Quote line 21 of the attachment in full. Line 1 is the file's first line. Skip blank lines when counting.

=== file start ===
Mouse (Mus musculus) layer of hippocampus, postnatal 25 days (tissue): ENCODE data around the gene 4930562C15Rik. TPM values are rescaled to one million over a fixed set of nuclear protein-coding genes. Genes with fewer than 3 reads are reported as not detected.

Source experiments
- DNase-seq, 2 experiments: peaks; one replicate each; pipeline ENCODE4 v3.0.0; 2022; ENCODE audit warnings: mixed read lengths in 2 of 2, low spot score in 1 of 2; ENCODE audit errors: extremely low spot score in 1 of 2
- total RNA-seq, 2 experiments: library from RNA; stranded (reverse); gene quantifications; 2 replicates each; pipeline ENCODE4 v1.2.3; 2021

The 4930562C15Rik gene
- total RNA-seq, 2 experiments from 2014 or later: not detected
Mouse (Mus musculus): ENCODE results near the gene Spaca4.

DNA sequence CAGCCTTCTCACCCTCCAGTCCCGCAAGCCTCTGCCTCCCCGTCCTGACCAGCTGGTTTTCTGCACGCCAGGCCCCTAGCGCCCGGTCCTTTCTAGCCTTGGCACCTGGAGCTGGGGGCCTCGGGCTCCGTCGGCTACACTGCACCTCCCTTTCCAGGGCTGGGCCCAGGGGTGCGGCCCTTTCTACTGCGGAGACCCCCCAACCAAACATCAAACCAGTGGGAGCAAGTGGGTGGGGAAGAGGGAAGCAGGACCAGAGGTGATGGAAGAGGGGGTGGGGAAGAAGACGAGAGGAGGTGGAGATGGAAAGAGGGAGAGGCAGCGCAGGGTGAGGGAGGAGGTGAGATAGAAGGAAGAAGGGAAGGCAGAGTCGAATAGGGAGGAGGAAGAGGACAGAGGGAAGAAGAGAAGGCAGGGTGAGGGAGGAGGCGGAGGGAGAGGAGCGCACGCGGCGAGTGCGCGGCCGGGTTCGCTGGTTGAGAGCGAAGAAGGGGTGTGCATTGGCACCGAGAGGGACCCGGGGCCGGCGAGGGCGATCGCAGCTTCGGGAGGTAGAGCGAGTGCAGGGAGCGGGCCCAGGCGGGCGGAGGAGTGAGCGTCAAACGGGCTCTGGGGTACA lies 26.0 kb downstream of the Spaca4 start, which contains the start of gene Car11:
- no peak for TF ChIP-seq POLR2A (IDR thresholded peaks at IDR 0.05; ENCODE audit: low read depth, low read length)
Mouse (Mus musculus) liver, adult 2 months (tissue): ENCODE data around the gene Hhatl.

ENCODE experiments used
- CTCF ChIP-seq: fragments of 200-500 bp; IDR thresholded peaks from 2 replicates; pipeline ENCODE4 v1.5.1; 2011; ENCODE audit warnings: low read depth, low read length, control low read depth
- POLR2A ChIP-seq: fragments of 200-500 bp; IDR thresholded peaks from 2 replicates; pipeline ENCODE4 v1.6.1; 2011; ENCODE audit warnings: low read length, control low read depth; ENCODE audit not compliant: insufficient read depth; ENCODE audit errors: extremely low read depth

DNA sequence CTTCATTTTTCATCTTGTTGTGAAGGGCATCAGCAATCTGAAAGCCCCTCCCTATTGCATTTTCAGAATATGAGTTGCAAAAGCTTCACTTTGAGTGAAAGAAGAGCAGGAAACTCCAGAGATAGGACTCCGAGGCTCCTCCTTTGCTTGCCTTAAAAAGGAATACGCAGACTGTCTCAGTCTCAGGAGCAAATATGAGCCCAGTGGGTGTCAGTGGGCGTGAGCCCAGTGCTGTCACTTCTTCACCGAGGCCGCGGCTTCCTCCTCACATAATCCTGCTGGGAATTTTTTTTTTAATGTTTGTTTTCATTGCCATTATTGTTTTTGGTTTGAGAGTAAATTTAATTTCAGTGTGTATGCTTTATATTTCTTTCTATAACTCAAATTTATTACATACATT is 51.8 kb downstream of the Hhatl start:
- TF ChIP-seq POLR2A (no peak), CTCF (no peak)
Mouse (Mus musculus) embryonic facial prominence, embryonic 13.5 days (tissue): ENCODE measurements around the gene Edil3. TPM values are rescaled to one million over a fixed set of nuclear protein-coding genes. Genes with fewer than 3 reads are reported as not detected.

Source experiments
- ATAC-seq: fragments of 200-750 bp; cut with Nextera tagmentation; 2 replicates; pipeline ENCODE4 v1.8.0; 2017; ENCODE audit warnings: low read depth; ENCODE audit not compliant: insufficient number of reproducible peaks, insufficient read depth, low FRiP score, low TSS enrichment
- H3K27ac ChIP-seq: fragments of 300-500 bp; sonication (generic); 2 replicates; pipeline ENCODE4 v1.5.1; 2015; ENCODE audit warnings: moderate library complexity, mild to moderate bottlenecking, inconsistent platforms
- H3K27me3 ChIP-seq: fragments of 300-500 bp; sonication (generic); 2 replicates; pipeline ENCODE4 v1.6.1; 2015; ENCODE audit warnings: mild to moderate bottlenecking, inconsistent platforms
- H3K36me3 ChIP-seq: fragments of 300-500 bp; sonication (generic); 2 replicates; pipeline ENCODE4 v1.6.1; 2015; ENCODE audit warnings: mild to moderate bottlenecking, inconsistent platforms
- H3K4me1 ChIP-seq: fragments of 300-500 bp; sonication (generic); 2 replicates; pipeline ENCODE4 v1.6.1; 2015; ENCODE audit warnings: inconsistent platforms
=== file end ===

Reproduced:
- H3K36me3 ChIP-seq: fragments of 300-500 bp; sonication (generic); 2 replicates; pipeline ENCODE4 v1.6.1; 2015; ENCODE audit warnings: mild to moderate bottlenecking, inconsistent platforms